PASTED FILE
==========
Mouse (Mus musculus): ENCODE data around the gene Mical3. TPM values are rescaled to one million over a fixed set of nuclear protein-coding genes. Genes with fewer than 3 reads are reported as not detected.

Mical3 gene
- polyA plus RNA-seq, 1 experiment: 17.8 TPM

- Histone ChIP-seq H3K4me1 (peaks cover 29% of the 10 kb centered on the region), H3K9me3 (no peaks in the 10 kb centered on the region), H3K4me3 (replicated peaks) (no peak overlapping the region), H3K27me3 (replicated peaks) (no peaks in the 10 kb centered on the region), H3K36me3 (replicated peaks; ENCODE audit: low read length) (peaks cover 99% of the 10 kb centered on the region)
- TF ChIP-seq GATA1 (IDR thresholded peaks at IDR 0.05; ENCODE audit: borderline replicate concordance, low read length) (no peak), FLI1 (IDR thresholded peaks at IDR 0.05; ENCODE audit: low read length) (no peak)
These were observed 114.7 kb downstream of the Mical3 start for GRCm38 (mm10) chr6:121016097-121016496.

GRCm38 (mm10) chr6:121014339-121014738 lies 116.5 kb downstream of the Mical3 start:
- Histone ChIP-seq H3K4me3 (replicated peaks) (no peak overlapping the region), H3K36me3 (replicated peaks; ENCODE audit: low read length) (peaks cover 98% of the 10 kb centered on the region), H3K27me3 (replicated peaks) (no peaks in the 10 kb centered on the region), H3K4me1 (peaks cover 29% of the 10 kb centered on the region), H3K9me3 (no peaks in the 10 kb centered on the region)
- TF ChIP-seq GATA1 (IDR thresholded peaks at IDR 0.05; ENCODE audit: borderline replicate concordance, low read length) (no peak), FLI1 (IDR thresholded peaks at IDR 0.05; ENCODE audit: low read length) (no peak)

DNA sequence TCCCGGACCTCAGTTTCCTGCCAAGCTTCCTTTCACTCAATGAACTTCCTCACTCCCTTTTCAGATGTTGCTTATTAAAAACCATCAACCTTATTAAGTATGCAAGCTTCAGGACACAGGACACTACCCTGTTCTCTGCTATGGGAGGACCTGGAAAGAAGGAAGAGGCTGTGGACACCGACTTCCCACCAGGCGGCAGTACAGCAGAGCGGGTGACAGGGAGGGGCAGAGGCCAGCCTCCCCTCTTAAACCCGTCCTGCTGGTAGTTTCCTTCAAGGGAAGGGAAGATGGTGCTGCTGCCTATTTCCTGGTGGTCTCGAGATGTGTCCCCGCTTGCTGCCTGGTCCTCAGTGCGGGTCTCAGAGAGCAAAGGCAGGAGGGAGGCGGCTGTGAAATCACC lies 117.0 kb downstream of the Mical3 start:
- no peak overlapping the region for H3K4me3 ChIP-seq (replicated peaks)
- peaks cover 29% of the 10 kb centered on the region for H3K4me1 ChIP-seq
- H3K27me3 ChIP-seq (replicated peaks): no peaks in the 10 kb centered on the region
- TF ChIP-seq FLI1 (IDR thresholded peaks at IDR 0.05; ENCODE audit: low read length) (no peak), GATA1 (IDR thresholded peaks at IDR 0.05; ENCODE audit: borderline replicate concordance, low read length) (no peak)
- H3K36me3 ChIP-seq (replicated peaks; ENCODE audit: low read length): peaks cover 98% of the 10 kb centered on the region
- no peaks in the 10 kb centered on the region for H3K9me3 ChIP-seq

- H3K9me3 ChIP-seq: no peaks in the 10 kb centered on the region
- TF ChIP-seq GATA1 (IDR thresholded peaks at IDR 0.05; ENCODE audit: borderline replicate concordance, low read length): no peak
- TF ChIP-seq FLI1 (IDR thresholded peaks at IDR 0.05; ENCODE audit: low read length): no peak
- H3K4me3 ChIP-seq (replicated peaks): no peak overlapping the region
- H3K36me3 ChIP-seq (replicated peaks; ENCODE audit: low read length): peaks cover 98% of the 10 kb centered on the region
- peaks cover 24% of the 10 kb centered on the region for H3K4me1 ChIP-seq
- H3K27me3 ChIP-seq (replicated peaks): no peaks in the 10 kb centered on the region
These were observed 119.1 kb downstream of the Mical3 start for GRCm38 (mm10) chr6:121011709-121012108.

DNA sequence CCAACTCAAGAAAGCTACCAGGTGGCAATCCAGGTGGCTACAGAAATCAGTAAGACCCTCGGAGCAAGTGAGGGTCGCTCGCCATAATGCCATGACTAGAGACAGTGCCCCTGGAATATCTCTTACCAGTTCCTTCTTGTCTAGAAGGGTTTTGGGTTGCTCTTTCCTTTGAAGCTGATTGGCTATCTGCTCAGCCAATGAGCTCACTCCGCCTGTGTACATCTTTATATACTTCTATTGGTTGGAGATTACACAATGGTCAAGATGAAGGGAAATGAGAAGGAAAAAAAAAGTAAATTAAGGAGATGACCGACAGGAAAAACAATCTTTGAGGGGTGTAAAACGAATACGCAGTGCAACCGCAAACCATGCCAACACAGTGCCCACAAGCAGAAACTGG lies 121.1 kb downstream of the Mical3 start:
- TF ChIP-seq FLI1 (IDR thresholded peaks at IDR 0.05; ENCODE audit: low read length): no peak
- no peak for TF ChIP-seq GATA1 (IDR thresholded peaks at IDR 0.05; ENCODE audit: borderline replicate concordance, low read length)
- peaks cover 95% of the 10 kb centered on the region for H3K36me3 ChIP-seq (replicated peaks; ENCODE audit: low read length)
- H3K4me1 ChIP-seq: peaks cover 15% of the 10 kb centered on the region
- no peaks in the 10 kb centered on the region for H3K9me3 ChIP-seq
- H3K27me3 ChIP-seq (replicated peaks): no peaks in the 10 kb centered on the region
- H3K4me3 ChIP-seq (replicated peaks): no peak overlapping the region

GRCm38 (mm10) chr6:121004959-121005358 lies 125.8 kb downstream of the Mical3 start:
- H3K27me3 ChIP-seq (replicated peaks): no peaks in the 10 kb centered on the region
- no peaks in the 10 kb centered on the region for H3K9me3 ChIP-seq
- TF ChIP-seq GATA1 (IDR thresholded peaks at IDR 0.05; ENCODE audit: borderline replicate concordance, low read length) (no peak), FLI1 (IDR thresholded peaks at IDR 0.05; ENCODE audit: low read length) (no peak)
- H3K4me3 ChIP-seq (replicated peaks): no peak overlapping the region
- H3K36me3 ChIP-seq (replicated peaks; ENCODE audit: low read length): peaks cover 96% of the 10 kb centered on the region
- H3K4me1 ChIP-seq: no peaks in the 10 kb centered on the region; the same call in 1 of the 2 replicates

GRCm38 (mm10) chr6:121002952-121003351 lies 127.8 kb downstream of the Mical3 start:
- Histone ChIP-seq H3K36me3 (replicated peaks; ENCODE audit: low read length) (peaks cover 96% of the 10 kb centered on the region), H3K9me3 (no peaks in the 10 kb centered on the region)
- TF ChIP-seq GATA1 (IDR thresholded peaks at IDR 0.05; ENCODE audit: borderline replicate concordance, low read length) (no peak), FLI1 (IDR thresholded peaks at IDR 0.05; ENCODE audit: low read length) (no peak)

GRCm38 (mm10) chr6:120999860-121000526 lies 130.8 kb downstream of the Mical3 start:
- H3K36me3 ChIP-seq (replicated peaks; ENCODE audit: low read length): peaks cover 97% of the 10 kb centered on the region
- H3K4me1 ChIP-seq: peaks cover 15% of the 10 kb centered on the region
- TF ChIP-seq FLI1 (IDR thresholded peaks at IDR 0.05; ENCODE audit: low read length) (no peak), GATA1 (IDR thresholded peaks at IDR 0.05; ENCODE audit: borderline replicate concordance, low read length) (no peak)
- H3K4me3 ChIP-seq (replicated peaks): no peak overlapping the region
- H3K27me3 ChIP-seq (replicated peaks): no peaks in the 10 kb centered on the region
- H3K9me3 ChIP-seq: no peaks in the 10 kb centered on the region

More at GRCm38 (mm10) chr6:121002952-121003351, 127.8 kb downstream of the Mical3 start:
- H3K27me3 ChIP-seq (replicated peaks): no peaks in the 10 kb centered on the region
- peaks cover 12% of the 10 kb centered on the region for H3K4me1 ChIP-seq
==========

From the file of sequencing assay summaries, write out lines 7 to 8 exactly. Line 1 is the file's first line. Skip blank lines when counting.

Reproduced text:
GRCm38 (mm10) chr6:121014339-121014738 lies 116.5 kb downstream of the Mical3 start:
- Histone ChIP-seq H3K4me3 (replicated peaks) (no peak overlapping the region), H3K36me3 (replicated peaks; ENCODE audit: low read length) (peaks cover 98% of the 10 kb centered on the region), H3K27me3 (replicated peaks) (no peaks in the 10 kb centered on the region), H3K4me1 (peaks cover 29% of the 10 kb centered on the region), H3K9me3 (no peaks in the 10 kb centered on the region)